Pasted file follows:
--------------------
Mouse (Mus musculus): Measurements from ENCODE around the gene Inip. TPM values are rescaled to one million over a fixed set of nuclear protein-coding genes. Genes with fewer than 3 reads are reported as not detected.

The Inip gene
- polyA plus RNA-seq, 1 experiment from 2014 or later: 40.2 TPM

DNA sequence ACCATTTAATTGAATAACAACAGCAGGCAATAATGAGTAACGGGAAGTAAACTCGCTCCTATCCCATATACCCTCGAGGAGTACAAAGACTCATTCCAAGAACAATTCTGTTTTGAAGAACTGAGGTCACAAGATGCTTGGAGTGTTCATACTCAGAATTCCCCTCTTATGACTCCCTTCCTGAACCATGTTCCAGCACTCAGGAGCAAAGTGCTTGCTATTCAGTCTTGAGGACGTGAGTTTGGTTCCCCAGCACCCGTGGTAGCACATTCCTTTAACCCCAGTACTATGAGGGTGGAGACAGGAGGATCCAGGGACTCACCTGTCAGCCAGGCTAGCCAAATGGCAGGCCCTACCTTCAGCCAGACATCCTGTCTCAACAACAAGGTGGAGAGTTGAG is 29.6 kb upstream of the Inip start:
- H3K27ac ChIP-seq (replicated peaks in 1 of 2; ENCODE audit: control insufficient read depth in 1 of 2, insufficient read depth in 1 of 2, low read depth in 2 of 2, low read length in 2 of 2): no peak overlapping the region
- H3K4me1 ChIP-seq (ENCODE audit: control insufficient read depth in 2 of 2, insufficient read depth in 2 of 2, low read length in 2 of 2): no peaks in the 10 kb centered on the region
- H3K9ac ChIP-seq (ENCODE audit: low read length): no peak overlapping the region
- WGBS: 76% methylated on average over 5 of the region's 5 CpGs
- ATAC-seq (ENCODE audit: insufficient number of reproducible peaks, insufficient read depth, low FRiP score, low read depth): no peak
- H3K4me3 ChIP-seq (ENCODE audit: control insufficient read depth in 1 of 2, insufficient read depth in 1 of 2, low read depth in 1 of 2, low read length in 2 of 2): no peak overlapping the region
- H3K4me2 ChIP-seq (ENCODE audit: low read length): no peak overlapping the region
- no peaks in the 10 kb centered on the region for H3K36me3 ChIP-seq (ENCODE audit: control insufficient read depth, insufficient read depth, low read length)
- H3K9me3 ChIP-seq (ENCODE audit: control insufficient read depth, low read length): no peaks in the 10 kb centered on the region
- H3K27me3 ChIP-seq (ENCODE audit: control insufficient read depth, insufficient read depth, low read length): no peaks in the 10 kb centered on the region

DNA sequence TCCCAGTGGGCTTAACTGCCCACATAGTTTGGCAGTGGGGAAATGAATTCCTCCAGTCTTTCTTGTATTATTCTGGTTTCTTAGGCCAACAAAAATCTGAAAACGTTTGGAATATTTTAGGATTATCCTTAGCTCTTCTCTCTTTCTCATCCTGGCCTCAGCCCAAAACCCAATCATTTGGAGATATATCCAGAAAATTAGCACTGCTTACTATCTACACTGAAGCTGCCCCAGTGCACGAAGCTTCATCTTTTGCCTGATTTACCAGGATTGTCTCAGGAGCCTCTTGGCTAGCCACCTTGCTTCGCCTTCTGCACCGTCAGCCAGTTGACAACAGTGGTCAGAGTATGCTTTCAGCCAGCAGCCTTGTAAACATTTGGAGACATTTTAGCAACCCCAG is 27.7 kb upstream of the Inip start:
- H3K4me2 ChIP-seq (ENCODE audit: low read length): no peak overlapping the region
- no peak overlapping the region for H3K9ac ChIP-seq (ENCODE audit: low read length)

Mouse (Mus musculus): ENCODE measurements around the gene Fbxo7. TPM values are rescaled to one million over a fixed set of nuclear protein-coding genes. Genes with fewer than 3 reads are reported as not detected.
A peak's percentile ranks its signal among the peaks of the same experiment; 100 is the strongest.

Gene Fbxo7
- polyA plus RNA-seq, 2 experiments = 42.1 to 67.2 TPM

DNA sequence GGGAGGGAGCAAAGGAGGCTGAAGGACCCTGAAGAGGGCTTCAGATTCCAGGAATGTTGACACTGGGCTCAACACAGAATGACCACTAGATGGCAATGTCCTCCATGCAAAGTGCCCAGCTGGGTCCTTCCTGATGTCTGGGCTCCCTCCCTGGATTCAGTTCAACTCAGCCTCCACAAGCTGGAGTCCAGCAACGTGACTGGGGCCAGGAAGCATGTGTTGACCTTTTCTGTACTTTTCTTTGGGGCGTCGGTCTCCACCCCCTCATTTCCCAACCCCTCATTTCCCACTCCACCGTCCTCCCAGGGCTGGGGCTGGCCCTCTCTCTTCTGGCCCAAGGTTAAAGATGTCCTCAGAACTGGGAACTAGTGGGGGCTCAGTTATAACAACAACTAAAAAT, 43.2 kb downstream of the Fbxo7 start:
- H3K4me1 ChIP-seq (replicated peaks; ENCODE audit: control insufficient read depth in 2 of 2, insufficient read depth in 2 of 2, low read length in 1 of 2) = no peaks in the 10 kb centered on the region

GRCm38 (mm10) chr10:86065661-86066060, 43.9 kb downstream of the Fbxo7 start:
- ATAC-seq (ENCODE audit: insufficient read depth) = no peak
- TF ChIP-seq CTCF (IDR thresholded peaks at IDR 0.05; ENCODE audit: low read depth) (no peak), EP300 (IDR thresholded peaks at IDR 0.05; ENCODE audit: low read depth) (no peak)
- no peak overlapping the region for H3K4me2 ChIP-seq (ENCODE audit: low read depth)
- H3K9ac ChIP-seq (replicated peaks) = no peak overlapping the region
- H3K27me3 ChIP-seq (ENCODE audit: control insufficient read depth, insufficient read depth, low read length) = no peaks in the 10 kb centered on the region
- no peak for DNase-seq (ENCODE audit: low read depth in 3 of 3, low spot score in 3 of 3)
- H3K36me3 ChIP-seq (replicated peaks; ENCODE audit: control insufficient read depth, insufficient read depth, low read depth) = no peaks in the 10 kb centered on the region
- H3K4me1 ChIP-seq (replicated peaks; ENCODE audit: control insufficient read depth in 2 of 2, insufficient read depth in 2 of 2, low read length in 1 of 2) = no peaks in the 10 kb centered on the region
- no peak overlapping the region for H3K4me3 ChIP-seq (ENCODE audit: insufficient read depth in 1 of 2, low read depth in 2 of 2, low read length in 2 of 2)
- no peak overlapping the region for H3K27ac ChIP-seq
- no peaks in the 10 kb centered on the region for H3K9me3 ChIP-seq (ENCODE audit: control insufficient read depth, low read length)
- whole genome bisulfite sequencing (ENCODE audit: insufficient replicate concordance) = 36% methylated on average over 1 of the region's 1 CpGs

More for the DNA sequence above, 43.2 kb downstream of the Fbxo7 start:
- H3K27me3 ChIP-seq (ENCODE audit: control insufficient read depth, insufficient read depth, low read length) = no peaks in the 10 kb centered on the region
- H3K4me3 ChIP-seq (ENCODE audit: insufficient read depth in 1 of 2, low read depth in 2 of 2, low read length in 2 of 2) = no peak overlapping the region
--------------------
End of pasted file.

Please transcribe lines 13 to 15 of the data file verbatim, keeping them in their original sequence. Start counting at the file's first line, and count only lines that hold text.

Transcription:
- H3K9me3 ChIP-seq (ENCODE audit: control insufficient read depth, low read length): no peaks in the 10 kb centered on the region
- H3K27me3 ChIP-seq (ENCODE audit: control insufficient read depth, insufficient read depth, low read length): no peaks in the 10 kb centered on the region

DNA sequence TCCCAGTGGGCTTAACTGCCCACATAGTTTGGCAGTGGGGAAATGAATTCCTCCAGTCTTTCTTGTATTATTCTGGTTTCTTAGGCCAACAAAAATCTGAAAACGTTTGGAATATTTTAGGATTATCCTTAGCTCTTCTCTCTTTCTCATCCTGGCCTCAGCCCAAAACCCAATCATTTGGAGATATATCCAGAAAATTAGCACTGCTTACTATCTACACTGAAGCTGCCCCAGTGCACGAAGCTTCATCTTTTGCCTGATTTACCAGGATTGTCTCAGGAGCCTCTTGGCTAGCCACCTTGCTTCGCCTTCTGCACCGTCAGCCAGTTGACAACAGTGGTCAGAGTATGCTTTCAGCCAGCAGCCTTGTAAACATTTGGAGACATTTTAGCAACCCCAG is 27.7 kb upstream of the Inip start: